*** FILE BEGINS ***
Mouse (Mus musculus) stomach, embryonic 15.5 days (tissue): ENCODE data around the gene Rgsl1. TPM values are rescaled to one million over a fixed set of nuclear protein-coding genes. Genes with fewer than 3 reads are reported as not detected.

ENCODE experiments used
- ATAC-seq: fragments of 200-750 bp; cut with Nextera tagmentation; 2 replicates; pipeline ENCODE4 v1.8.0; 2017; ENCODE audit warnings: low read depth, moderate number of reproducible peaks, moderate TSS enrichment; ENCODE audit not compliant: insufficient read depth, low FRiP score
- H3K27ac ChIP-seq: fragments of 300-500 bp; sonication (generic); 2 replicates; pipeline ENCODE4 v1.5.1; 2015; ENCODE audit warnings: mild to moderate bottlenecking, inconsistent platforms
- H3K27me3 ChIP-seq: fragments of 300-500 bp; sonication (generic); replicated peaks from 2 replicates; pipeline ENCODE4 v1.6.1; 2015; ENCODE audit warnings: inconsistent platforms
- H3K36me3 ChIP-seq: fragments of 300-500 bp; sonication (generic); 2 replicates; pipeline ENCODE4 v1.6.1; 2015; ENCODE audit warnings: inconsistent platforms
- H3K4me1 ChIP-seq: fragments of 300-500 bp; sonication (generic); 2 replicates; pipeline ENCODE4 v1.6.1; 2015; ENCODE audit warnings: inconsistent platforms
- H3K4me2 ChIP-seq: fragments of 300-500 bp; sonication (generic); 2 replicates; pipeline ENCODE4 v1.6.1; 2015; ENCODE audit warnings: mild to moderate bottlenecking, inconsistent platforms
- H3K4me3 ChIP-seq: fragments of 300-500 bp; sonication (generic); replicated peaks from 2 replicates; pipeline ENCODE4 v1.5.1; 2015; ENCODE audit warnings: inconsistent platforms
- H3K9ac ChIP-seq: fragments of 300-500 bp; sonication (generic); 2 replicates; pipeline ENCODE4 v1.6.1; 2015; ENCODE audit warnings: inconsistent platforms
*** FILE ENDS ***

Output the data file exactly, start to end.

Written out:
Mouse (Mus musculus) stomach, embryonic 15.5 days (tissue): ENCODE data around the gene Rgsl1. TPM values are rescaled to one million over a fixed set of nuclear protein-coding genes. Genes with fewer than 3 reads are reported as not detected.

ENCODE experiments used
- ATAC-seq: fragments of 200-750 bp; cut with Nextera tagmentation; 2 replicates; pipeline ENCODE4 v1.8.0; 2017; ENCODE audit warnings: low read depth, moderate number of reproducible peaks, moderate TSS enrichment; ENCODE audit not compliant: insufficient read depth, low FRiP score
- H3K27ac ChIP-seq: fragments of 300-500 bp; sonication (generic); 2 replicates; pipeline ENCODE4 v1.5.1; 2015; ENCODE audit warnings: mild to moderate bottlenecking, inconsistent platforms
- H3K27me3 ChIP-seq: fragments of 300-500 bp; sonication (generic); replicated peaks from 2 replicates; pipeline ENCODE4 v1.6.1; 2015; ENCODE audit warnings: inconsistent platforms
- H3K36me3 ChIP-seq: fragments of 300-500 bp; sonication (generic); 2 replicates; pipeline ENCODE4 v1.6.1; 2015; ENCODE audit warnings: inconsistent platforms
- H3K4me1 ChIP-seq: fragments of 300-500 bp; sonication (generic); 2 replicates; pipeline ENCODE4 v1.6.1; 2015; ENCODE audit warnings: inconsistent platforms
- H3K4me2 ChIP-seq: fragments of 300-500 bp; sonication (generic); 2 replicates; pipeline ENCODE4 v1.6.1; 2015; ENCODE audit warnings: mild to moderate bottlenecking, inconsistent platforms
- H3K4me3 ChIP-seq: fragments of 300-500 bp; sonication (generic); replicated peaks from 2 replicates; pipeline ENCODE4 v1.5.1; 2015; ENCODE audit warnings: inconsistent platforms
- H3K9ac ChIP-seq: fragments of 300-500 bp; sonication (generic); 2 replicates; pipeline ENCODE4 v1.6.1; 2015; ENCODE audit warnings: inconsistent platforms